Each year, the Internal Revenue Service (IRS) makes inflation adjustments to a variety of amounts that not-for-profit organizations use for various reasons. These inflation adjustments are designed to ensure tax attributes keep pace with cost-of-living adjustments. Below is a summary of the relevant inflation adjustments for not-for-profit organizations effective for tax years beginning in 2023.
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Not-for-profit organizations often distribute items in conjunction with the solicitation of charitable contributions. If the recipient of such solicitation decides to make a contribution to the organization, the value of the item received may reduce the charitable contribution deduction available to the donor. Tax rules allow for a “de minimis” threshold in these situations. The donor does not have to reduce the charitable contribution deduction by the value of the item received if the cost of the item is $12.50 or less for tax years beginning in 2023.
Fundraising Campaigns and Insubstantial Benefits
Not-for-profit organizations engaged in fundraising campaigns often distribute items of value to donors and potential donors in the course of operating the campaign. Organizations must inform donors of the value of items received in exchange for a contribution unless an exception applies. The “insubstantial benefit” rule allows organizations to inform donors that 100% of their donation qualifies as a charitable contribution if certain thresholds are met with respect to the item(s) provided to donors.
For tax years beginning in 2023, an insubstantial return benefit is provided in connection with a fundraising campaign if:
- The fair market value of the benefits provided to the donor in connection with the payment is not more than 2% of the payment or $125, whichever is less, or
- The payment received from the donor is $62.50 or more and the only benefits provided to the donor are token items that cost the organization $12.50 or less. Token items must bear the organization’s name or logo. Examples include magnets, key chains, mugs, etc.
There are additional rules related to return benefits provided to donors. Please contact a Clark Nuber team member if you have further questions.
Dues Paid to Agricultural or Horticultural Organizations
An agricultural or horticultural organization exempt under Code Section 501(c)(5) may assess annual dues from members. If the dues remain below a certain dollar amount each year, no part of the dues is treated as unrelated business income regardless of the benefits or privileges provided to members. For tax years beginning in 2023, the dues amount for this purpose is $191.
Nondeductible Dues Reporting Exception
Organizations normally must inform members that a portion of dues are nondeductible, as they relate to political and/or lobbying expenditures of the organization. This rule applies to social welfare organizations, agricultural and horticultural organizations, and membership organizations (exceptions under Code Secs. 501(c)(4), 501(c)(5), and 501(c)(6), respectively).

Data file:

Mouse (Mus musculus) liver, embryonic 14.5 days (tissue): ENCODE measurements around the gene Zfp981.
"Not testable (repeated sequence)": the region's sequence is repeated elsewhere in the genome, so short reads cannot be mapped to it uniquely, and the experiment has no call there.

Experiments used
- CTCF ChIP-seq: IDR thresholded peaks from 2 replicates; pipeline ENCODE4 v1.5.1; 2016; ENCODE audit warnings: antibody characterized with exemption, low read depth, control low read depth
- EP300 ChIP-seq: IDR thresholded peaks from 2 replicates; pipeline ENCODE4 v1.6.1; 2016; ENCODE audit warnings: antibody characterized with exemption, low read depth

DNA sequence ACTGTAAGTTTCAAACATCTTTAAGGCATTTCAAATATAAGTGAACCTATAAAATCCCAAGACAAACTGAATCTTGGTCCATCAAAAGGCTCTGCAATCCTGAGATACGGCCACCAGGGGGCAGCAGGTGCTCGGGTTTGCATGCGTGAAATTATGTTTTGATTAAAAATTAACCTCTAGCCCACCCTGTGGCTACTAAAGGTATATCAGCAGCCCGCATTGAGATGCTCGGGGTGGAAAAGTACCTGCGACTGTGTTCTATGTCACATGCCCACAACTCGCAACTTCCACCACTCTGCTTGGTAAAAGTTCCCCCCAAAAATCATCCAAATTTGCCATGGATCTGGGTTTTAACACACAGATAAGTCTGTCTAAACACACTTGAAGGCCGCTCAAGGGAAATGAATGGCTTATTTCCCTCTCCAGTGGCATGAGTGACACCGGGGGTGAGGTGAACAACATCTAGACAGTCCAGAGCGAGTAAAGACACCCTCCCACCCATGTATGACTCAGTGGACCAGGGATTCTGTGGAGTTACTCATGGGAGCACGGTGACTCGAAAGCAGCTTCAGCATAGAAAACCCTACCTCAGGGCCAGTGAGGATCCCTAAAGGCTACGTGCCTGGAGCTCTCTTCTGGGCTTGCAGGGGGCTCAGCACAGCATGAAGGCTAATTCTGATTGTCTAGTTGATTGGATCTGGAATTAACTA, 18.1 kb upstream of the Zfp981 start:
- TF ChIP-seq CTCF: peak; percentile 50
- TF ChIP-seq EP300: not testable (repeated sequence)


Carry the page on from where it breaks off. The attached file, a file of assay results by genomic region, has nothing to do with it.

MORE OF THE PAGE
For the first two types of organizations listed, an exception exists if the organization establishes that substantially all dues are nondeductible to members (ignoring the prohibition of deducting expenses associated with political and lobbying activities). The annual per person, family, or entity dues limitation for this purpose, for tax years beginning in 2023, is $132 or less.
In certain circumstances, not-for-profit organizations may be assessed penalties from the IRS. Those circumstances include non-filing of Form 990, late filing of Form 990, and failing to make an annual return open for public inspection. These penalties, and the types of returns to which they apply, are adjusted for inflation each year. For returns required to be filed in calendar year 2023, the following thresholds and penalty amounts apply:
Failure to file and accuracy penalties (Gross receipts greater than $1,129,000):
$110 per day until the return is filed or corrected, with a maximum penalty of $56,000.
Failure to file and accuracy penalties (Gross receipts equal to or less than $1,129,000):
$20 per day until the return is filed or corrected, with a maximum penalty of the lessor of $11,000 or 5% of gross receipts for the tax year.
Failure by organization manager to respond to IRS demand for return:
$10 per day, with a maximum penalty of $5,500.
Failure to comply with public inspection rules for annual returns:
$20 per day, with a maximum penalty of $11,000.
Failure to comply with public inspection rules for applications for exemption and notice of status:
$20 per day, with no maximum limit.
Please contact a Clark Nuber tax professional if you have questions on annual inflation adjustments.
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